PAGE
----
There was also much discussion about the importance of voting and remaining vigilant.  Ms. Brown from Rainbow Terrace urged those gathered to unify and elect leaders who can forward an agenda that will protect affordable housing.  A number of tenants wanted to see more young people involved in the struggle.

             Mr. McDaniel wondered what had happened to all the money that wondered what happened to all the money that went into some of these projects specifically Cater Manor to do renovations, He emphatically stated, “We will not be put out on the street!”

             Ms. Marshall, a homeless woman, spoke about the difficulty in getting into subsidized housing for hose who are single or who have a criminal background.  A number of other people brought up the poor waiting list kept by CMHA, and asks for re-examination of the preferences.

             A few speakers called for extreme positions of shutting HUD and SMHA or having all tenants place their rent in escrow to shut down the system until the questions about the future viability of some of these projects is settled.

             Our speaker asked why tenants were now made to suffer the hardship of having to move just because HUD had not been vigilant in maintaining quality housing.  Councilwoman woman Gordon summed the day up by saying that residents of Cleveland are entitled to, “safe, sanitary and decent housing.”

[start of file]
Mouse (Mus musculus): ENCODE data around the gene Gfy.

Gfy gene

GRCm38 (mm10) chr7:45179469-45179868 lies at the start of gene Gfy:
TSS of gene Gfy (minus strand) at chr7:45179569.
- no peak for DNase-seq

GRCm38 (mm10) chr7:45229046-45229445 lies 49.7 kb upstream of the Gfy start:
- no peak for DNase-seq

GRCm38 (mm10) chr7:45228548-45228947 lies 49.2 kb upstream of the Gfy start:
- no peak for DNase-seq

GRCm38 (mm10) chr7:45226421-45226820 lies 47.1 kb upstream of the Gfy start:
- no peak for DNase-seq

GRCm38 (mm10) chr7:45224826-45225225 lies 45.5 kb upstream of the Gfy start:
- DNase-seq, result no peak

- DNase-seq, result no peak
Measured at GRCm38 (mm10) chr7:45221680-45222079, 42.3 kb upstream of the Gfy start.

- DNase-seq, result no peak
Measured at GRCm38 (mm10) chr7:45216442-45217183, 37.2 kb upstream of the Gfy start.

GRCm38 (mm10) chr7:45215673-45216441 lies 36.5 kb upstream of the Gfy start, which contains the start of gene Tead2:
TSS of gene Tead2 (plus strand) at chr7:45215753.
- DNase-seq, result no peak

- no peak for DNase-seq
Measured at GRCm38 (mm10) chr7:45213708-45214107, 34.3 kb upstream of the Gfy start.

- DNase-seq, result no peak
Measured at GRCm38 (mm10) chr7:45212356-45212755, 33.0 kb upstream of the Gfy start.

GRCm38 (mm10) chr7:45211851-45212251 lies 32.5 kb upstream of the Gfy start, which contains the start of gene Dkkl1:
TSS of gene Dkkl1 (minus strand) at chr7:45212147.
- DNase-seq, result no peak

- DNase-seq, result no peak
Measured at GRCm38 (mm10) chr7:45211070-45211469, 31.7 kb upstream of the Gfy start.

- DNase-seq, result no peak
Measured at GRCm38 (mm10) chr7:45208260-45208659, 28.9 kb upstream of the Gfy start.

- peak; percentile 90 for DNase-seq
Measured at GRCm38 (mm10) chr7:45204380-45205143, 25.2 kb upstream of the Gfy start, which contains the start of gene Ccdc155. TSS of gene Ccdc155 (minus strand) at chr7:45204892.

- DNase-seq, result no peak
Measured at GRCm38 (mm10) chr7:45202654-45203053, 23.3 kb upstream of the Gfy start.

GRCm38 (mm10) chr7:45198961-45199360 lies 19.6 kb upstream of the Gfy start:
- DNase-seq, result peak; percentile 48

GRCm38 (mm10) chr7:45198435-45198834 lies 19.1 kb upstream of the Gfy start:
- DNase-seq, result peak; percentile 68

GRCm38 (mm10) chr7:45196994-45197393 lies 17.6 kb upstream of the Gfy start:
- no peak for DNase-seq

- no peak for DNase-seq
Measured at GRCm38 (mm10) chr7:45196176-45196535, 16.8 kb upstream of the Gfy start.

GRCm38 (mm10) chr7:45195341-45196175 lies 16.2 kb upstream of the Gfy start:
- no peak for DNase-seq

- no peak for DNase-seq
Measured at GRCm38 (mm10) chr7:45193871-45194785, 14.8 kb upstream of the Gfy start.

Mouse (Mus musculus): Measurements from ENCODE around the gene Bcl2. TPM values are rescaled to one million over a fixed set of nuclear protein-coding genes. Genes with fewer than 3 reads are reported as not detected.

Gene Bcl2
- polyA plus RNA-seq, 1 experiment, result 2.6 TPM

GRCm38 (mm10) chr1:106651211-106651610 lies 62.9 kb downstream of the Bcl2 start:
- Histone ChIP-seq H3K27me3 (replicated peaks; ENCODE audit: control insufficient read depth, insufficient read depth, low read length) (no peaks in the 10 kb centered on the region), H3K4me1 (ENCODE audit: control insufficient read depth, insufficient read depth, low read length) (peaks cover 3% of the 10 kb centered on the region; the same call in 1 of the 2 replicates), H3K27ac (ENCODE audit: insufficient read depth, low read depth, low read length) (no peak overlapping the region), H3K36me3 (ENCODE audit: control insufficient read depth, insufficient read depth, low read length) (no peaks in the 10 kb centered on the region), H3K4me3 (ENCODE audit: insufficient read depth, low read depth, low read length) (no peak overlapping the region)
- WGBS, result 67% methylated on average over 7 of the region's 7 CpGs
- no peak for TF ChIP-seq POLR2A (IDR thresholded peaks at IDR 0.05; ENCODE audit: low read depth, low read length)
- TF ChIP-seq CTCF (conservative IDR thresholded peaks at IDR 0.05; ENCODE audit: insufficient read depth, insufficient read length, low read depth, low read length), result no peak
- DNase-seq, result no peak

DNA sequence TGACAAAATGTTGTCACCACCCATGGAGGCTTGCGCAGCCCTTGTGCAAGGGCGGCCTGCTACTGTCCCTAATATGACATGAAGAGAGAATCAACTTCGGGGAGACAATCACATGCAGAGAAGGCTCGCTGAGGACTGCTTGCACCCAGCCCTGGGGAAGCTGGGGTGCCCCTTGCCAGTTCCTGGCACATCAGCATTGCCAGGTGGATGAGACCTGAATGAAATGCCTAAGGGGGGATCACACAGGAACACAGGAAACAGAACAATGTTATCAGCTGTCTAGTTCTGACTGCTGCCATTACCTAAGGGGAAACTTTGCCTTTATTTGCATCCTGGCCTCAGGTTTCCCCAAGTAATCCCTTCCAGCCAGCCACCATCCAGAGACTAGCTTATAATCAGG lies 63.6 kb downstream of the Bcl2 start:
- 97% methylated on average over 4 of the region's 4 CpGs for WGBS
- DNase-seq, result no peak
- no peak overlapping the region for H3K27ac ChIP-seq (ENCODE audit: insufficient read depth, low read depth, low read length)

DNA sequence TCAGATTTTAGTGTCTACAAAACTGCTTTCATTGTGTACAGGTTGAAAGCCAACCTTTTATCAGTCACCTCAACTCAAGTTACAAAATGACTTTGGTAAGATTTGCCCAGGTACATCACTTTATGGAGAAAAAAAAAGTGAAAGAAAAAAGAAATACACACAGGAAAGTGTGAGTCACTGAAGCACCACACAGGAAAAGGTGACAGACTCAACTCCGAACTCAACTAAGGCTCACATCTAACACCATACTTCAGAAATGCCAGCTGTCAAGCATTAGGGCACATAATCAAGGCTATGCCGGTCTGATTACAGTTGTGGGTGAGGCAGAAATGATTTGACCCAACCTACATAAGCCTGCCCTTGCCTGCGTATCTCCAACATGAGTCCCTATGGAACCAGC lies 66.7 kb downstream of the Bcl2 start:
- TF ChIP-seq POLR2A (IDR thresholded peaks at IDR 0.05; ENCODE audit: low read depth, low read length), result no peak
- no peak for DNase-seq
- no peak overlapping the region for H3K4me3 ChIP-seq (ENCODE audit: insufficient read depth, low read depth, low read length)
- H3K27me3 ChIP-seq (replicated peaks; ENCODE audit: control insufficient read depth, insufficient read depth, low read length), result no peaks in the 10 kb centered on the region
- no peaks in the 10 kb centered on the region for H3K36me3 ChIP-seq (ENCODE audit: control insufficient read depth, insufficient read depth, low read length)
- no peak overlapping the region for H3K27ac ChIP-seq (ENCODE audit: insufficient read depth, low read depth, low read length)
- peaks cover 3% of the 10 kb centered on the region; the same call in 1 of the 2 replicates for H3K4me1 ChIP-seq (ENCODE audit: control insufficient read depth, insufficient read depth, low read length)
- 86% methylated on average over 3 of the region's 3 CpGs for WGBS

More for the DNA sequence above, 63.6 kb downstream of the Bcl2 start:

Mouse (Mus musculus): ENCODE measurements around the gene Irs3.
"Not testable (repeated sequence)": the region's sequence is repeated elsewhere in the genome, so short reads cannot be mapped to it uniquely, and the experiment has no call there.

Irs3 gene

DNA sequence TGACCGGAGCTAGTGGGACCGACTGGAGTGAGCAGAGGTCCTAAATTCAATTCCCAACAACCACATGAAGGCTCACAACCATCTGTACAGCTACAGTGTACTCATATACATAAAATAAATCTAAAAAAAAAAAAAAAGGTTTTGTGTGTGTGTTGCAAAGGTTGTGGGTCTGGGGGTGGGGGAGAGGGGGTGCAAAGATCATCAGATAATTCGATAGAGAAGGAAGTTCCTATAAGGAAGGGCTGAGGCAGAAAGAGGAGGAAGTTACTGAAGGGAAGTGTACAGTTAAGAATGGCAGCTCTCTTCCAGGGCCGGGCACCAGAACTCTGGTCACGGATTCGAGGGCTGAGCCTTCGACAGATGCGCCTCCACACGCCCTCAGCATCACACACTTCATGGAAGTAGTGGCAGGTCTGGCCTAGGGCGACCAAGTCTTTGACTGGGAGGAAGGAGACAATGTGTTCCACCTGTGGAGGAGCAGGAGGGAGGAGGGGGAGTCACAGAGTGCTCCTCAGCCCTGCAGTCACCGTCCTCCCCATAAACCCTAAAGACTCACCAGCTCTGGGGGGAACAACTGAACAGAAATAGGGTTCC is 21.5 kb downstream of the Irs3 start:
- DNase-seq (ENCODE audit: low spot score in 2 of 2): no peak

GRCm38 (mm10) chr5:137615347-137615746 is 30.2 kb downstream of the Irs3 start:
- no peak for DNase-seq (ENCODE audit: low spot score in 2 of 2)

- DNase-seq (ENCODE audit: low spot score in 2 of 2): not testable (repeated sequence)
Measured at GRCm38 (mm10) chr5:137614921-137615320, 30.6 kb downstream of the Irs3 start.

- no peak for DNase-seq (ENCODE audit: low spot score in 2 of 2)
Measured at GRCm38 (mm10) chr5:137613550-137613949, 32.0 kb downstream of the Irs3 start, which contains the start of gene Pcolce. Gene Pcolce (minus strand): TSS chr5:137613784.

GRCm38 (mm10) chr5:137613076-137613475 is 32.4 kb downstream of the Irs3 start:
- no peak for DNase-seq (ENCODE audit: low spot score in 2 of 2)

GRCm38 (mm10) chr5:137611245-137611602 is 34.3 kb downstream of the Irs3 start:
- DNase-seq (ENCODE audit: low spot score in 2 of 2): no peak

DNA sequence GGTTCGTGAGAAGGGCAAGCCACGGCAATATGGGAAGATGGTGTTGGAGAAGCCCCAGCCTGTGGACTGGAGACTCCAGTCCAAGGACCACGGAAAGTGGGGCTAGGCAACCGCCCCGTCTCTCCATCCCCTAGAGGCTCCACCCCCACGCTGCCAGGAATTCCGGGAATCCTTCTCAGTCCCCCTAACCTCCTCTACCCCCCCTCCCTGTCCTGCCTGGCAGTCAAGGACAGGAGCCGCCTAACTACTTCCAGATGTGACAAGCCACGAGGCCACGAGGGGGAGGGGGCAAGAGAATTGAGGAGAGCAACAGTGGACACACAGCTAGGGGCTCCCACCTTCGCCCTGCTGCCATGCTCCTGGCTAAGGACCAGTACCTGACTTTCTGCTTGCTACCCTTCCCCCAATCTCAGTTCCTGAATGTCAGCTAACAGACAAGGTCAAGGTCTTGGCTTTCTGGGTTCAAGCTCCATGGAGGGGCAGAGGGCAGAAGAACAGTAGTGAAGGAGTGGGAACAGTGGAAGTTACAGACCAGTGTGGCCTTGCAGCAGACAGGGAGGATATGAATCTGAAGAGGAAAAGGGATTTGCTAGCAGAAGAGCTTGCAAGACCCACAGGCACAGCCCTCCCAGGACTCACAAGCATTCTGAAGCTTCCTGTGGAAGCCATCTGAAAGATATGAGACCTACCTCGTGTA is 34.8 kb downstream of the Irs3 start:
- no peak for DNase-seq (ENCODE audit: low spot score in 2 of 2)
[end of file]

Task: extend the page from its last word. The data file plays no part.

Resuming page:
Mike Foley, Assistant Director of Cleveland Tenants Organization, said that the next step was compiling the testimony and putting it in a form that can be used to do some advocacy.  “We are putting the platform together and use it to communicate to HUD and federal officials tenant’s desires about current and future housing policies and put pressure on them to implement these recommendations.

             In a related matter, a group of government officials from the City, County, and the local Congressional delegation along with social service providers and local developers have studied this program of the increasing numbers of units withdrawn from the inventory because of HUD enforcement’s and foreclosures.  This group called the Cuyahoga Affordable Housing Alliance are preparing a resolution that demands no further decrease in the inventory of subsidized housing.  They are asking that alternatives be found when a project is facing an enforcement action because of sub-standard conditions.

             Therefore, be it resolved that the members of the Cuyahoga Affordable Housing Alliance strongly urge and recommend that, for Section 8 project based properties in foreclosure or under enforcement action, the HUD Cleveland office and the national HUD office should make every effort to preserve and maintain the properties including where appropriate the transfer of physical assets.  If it is absolutely unfeasible to maintain any such property as a Section 8 project based, then the project based units should be replaced by an equal number of project based units.  It is imperative that there be no net decrease in the actual number of Section 8 project based units in this community.  Also, HUD should use the full force of the government to take local action against landlords who have prematurely allowed their property to fall below housing quality standards.  We cannot tolerate any decrease in the stock of local affordable housing.

 Copyright NEOCH and the Homeless Grapevine, Issue 29 September – October1998